The Jewish History Museum has partnered with Arizona Opera to co-present a reception and lecture by ASU and Herberger Institute for Design and the Arts professor Sabine Feisst on Arizona Lady, the 1953 musical treasure of exiled Hungarian composer Emmerich Kálmán. In the wake of Hitler’s rise to power, many talented Jewish musicians had to flee Nazi-occupied Europe and some of them settled in the United States. Although often forced to redirect their artistic vision, they made invaluable contributions to America’s music culture. This talk will focus on the careers of three composers: Erich Wolfgang Korngold, who brilliantly scored Errol Flynn movies in Hollywood; Arnold Schoenberg who composed modernist music and became a sought-after teacher in Los Angeles; and Kurt Weill who made a name for himself on Broadway. The talk will provide fascinating context for AZ Opera’s production of Emmerich Kálmán’s Arizona Lady.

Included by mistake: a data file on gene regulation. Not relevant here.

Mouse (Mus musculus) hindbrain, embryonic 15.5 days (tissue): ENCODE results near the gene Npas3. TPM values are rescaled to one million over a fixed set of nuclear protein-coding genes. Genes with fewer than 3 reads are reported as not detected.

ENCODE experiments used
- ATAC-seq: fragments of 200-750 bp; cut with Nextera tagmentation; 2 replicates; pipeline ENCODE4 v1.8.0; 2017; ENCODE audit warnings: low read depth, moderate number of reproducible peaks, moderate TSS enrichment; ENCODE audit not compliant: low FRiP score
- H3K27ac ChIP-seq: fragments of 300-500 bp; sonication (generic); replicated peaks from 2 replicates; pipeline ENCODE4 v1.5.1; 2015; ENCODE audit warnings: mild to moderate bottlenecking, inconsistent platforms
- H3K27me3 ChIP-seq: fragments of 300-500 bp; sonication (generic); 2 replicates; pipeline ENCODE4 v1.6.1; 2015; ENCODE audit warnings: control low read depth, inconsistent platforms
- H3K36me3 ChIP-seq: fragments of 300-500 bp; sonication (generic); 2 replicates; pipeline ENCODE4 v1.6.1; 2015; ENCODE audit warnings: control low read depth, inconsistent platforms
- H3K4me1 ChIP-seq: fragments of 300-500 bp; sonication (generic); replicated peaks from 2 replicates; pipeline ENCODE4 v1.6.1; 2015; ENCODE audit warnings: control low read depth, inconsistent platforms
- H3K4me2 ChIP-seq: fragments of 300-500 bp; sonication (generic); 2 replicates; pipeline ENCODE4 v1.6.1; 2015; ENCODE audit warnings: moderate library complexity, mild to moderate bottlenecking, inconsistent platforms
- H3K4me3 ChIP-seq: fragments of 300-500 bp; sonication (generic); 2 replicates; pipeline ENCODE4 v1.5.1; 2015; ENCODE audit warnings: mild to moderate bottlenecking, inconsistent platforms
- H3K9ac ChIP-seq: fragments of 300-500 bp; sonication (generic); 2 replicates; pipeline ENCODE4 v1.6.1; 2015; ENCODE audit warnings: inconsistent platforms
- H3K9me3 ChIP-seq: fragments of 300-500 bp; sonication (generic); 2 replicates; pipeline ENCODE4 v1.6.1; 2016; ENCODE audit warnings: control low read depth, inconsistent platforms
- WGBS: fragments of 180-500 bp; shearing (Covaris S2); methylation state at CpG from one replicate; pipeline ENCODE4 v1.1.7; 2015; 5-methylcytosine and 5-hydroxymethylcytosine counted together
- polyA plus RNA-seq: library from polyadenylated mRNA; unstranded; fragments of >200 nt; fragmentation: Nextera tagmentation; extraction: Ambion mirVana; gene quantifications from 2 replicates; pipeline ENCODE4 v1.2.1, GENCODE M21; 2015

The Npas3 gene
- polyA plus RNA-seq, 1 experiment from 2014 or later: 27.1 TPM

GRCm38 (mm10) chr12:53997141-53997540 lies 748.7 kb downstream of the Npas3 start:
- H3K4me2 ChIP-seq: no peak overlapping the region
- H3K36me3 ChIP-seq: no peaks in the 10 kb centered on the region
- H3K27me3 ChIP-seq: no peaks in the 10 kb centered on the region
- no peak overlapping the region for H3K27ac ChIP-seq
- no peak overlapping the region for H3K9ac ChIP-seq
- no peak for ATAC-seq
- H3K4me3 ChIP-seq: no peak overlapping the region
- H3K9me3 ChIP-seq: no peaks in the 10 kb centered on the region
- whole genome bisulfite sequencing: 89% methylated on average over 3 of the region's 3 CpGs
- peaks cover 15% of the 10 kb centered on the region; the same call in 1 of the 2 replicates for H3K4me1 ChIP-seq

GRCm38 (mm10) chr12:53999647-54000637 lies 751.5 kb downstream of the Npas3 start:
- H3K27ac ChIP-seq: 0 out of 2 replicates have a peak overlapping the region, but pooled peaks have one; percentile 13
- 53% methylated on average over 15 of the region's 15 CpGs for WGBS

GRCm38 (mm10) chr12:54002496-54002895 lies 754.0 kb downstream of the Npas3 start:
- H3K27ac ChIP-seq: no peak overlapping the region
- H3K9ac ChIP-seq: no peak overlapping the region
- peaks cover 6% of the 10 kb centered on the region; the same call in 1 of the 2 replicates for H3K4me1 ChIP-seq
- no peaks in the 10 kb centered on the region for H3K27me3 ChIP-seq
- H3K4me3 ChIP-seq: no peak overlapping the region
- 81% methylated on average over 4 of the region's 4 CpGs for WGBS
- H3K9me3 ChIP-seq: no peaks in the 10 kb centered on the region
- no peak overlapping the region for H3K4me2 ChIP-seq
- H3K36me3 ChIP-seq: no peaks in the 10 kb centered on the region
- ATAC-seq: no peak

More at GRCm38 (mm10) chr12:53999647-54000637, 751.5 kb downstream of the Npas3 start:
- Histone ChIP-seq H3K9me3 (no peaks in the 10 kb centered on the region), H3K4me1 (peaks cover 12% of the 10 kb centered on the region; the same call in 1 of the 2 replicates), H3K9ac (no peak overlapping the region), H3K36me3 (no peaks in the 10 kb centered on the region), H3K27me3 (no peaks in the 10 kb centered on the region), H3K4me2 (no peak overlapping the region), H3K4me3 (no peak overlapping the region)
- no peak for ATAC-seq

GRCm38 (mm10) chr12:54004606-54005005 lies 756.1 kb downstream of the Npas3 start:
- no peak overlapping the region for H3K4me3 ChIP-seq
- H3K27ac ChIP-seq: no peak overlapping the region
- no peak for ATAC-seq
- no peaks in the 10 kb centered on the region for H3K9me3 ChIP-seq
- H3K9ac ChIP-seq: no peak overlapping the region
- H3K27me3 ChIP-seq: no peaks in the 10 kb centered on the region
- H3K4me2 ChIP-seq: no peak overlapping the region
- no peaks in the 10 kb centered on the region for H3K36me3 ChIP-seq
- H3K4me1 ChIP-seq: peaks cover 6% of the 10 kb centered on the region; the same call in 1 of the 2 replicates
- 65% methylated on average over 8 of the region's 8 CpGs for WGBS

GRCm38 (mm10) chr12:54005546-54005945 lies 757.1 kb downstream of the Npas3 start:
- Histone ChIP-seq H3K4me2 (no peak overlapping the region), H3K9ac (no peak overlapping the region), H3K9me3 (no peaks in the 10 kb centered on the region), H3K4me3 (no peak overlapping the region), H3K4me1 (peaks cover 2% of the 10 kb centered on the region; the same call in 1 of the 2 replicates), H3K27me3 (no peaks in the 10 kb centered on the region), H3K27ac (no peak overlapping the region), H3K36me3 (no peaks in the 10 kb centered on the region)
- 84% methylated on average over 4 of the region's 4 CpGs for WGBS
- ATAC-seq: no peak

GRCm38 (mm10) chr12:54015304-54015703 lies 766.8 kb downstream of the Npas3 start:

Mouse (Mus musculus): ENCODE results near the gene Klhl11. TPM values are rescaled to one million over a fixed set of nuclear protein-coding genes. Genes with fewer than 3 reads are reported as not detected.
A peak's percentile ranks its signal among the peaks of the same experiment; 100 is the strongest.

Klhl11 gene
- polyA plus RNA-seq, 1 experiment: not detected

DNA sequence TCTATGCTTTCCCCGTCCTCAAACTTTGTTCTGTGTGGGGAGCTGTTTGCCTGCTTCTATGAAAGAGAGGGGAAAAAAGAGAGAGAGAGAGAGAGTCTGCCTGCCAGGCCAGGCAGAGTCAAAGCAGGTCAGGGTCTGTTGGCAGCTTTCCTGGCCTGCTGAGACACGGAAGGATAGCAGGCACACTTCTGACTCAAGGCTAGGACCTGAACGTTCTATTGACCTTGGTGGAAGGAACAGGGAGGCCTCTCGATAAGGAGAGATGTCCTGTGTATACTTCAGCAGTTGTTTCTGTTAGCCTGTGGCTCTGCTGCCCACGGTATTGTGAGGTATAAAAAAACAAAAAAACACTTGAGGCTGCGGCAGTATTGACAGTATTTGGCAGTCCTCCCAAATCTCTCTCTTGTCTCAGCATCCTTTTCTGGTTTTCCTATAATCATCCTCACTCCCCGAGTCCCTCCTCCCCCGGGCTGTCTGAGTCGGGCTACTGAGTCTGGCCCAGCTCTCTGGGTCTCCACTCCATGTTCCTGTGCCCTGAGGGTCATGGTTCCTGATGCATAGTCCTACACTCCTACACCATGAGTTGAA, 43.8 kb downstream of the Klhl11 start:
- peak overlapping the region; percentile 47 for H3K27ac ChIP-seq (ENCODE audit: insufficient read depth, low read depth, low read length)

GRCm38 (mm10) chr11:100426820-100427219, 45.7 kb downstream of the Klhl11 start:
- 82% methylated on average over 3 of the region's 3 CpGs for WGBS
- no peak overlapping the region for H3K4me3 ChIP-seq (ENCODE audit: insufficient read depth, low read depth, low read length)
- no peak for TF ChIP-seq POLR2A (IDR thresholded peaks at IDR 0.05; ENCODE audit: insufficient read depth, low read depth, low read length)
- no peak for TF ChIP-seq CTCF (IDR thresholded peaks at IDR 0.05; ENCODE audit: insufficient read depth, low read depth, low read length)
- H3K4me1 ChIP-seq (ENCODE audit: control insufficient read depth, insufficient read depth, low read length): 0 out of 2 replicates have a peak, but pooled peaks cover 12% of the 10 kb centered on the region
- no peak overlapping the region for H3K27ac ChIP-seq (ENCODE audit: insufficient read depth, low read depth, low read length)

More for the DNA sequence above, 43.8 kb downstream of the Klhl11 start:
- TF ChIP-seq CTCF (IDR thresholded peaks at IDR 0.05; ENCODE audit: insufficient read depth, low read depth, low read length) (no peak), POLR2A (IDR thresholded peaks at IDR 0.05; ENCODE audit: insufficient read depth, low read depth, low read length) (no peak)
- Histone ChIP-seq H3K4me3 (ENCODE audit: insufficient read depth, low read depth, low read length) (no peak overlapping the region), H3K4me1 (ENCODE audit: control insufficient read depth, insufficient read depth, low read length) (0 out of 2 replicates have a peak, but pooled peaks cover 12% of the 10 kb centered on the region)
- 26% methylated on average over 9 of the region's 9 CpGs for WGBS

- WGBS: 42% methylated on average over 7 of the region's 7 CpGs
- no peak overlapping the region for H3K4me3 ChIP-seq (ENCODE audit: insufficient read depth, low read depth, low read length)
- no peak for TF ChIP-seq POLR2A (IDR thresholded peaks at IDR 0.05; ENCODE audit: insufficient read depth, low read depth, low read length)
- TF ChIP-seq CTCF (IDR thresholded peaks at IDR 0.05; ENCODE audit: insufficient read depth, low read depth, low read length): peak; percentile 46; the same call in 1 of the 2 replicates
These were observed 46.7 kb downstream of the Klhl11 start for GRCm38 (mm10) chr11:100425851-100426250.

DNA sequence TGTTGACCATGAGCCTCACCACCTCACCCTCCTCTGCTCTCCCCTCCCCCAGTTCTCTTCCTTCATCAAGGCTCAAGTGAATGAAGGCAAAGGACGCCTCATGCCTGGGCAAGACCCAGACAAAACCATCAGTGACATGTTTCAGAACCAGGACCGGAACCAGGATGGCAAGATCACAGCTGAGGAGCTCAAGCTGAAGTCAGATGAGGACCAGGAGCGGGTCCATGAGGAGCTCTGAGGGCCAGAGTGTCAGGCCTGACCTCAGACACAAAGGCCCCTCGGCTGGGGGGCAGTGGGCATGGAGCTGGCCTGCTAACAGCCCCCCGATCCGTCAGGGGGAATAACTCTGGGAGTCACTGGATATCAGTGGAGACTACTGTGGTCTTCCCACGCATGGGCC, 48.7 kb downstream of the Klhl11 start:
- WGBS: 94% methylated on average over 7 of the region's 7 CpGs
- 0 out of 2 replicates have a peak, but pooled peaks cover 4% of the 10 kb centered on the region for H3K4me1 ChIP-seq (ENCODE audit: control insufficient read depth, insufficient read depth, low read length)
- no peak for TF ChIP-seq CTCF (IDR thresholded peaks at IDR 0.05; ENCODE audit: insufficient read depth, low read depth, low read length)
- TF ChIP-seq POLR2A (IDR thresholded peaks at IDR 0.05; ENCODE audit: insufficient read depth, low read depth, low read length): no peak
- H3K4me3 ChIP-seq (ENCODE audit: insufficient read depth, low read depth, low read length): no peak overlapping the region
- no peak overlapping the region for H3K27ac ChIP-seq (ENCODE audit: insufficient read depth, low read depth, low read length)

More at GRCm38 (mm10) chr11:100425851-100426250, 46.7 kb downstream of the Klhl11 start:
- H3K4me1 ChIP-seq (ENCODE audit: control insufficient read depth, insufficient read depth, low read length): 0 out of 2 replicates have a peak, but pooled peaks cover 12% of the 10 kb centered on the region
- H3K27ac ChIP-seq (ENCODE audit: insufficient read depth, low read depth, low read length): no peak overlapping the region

About Sabine Feisst
Sabine Feisst is Professor of Music at Arizona State University. Focusing on twentieth and twenty-first century music studies, she published the monographs Ideas of Improvisation in New Music (Studio Verlag, 1997) and Schoenberg’s New World: The American Years (Oxford University Press, 2011) which won the Society for American Music’s Lowens Award for the most outstanding book on American music in 2011. She also authored numerous essays in international professional journals and edited volumes. With Severine Neff, she is one of the co-editors of the nine-volume set Schoenberg in Words (Oxford University Press).